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Mercari and UPS offer anonymous shipping in US

Japan company aims to meet demand for privacy in marketplace apps

Mercari users will be able to use UPS packaging and shipping to keep their personal information private when selling or buying goods through the app.   © Reuters

TOKYO -- Japanese flea market app Mercari began on Thursday an anonymous shipping service in the U.S. with UPS as it looks to attract users in the country by allowing sellers and buyers to hide their personal information.

The service is available on the U.S. version of the app, which offers 100,000 items daily. Sellers bring items sold through Mercari to one of about 5,000 UPS locations for packaging and shipping.

UPS staff scan a two-dimensional bar code on the app after the sale to obtain the seller's and buyer's information. The U.S. delivery service will then package the item with only the buyer's address so that neither party can see the other's address.

Shipping will cost $20 for the first 4.5 kg, and rise from there. The service is more expensive than the most common delivery methods used on Mercari -- a $13 fixed rate from the U.S. Postal Service or $9.80 from FedEx -- because UPS handles the packaging as well.

Consumer-to-consumer sales have taken off faster in the U.S. than in Mercari's home market of Japan. Competition in the U.S. market is fierce from both established players like eBay, which booked sales of almost $10 billion in 2017, and startups like California-based Poshmark. Anonymous delivery services, however, have yet to gain traction in the country.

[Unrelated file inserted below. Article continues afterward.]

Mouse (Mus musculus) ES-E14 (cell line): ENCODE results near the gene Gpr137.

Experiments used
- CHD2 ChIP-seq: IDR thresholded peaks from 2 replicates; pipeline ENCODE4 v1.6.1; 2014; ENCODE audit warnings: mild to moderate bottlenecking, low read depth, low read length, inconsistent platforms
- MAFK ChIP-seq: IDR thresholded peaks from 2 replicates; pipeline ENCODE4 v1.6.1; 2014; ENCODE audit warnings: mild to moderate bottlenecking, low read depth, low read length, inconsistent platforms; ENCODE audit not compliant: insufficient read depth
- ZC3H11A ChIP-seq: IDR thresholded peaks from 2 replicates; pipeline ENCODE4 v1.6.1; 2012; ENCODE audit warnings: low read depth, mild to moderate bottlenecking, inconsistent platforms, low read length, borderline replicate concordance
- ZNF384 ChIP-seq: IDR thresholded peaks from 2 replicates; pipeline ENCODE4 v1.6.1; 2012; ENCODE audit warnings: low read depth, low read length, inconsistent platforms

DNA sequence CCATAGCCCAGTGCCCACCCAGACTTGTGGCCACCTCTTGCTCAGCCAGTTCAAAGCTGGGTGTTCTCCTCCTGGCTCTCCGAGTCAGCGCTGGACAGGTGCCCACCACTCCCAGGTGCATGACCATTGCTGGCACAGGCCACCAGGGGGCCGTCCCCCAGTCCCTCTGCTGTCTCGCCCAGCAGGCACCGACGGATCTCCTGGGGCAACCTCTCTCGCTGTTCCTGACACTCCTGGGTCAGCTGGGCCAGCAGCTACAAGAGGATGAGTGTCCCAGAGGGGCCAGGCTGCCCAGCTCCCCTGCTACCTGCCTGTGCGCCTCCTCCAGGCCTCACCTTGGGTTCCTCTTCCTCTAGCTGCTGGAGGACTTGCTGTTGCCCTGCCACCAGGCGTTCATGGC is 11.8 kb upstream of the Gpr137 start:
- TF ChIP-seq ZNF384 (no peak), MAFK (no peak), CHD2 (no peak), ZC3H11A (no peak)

Users can ask delivery companies to conceal their information at some point during shipping, but doing so takes time and effort. Many users on eBay message boards have said that they would like to hide their address.

Mercari began anonymous deliveries in Japan in 2015 together with Yamato Transport. The service is thought to be a source of the company's meteoric growth by attracting users previously uneasy about flea market apps. Rivals Rakuten and Yahoo Japan followed with similar services soon after.

The app launched in the U.S. in September 2014, about a year after Japan, and has 40 million downloads in the country. Gross merchandise volume there was $71 million from July to September, a 77% jump on the year. But the company's recognition and scale of service pales in comparison to Japan, where 99 billion yen ($873 million) in goods were shipped during the period.

Mercari booked a consolidated net loss of 2.8 billion yen in the July-September quarter. The app operator's share price has slumped, sinking its valuation to about 400 billion yen from 717 billion yen upon listing in June. As investors scrutinize the stock, the importance of the company's sole overseas market -- the U.S. -- is growing.

Mercari is bringing a strategy proven at home to the U.S., but competitors like Poshmark are capable of following suit. Mercari will likely need to find other ways to grow in the American market.

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